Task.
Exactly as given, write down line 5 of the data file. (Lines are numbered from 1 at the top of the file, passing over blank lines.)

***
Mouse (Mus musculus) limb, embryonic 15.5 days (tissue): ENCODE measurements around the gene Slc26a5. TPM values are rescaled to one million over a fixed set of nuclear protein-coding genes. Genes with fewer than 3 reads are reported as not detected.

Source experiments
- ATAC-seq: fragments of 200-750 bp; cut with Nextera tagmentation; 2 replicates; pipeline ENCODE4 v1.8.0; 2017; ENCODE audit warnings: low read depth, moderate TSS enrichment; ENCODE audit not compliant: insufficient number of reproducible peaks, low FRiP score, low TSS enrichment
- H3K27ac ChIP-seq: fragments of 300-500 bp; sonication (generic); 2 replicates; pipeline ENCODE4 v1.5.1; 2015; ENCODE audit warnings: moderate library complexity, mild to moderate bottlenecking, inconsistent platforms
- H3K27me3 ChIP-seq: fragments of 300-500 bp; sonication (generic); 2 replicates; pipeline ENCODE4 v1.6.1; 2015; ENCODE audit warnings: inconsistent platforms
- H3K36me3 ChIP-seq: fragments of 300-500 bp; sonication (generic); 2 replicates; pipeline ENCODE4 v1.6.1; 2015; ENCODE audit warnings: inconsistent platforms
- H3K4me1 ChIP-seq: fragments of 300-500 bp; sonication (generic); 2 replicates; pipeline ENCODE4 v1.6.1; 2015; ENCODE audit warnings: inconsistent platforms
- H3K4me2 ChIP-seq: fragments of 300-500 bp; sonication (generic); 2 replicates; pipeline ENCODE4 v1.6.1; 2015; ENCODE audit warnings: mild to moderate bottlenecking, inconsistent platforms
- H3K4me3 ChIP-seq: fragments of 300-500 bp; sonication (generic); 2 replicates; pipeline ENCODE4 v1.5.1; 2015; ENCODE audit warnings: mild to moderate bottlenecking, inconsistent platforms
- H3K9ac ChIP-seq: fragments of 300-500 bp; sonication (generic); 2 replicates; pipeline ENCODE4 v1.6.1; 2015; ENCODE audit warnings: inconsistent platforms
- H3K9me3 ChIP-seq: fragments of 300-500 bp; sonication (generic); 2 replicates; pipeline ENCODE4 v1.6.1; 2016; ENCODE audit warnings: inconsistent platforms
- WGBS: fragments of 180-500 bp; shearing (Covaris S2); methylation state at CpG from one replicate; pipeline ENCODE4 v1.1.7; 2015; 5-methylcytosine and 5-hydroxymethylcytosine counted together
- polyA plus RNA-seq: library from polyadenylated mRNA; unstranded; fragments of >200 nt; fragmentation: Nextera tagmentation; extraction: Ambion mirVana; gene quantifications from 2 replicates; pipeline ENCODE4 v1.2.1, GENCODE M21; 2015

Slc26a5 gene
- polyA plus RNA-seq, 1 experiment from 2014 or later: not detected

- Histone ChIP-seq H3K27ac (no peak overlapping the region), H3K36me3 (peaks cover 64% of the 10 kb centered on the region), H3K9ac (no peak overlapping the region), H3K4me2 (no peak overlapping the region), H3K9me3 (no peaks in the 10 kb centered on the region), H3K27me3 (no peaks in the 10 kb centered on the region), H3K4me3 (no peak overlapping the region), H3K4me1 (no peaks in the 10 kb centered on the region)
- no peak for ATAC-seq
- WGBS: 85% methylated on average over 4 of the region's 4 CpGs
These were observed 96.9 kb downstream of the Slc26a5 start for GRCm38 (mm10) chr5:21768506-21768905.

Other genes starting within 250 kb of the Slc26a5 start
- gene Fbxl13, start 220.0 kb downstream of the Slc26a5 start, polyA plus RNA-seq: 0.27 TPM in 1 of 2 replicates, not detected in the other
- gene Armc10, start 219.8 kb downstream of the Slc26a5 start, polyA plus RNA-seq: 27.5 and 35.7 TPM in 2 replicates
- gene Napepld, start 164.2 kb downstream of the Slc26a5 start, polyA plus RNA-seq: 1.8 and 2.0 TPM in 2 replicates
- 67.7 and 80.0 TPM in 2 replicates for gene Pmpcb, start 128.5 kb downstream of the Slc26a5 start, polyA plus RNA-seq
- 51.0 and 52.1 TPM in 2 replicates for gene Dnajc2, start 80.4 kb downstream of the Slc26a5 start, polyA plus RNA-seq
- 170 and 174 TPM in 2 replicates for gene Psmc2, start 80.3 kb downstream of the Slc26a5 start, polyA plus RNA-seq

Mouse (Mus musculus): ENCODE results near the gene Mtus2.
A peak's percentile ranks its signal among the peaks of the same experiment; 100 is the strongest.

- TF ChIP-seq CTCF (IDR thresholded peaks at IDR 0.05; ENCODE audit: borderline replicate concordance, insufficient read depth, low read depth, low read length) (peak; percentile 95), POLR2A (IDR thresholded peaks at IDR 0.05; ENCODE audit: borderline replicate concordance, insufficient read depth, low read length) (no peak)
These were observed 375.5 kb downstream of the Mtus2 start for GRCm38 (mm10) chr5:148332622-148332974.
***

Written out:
- H3K27me3 ChIP-seq: fragments of 300-500 bp; sonication (generic); 2 replicates; pipeline ENCODE4 v1.6.1; 2015; ENCODE audit warnings: inconsistent platforms